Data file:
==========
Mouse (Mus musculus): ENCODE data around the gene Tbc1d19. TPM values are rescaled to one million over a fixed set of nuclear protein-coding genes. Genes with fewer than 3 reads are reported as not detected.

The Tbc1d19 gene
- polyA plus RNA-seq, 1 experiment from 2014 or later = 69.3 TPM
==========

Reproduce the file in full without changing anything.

Mouse (Mus musculus): ENCODE data around the gene Tbc1d19. TPM values are rescaled to one million over a fixed set of nuclear protein-coding genes. Genes with fewer than 3 reads are reported as not detected.

The Tbc1d19 gene
- polyA plus RNA-seq, 1 experiment from 2014 or later = 69.3 TPM